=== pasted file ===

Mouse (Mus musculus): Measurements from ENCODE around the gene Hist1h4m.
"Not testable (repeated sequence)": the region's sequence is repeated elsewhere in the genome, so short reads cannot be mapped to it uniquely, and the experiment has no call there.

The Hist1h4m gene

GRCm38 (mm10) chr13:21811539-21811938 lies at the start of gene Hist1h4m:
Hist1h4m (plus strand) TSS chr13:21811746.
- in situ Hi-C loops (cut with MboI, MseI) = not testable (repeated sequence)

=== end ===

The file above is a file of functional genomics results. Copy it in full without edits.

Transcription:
Mouse (Mus musculus): Measurements from ENCODE around the gene Hist1h4m.
"Not testable (repeated sequence)": the region's sequence is repeated elsewhere in the genome, so short reads cannot be mapped to it uniquely, and the experiment has no call there.

The Hist1h4m gene

GRCm38 (mm10) chr13:21811539-21811938 lies at the start of gene Hist1h4m:
Hist1h4m (plus strand) TSS chr13:21811746.
- in situ Hi-C loops (cut with MboI, MseI) = not testable (repeated sequence)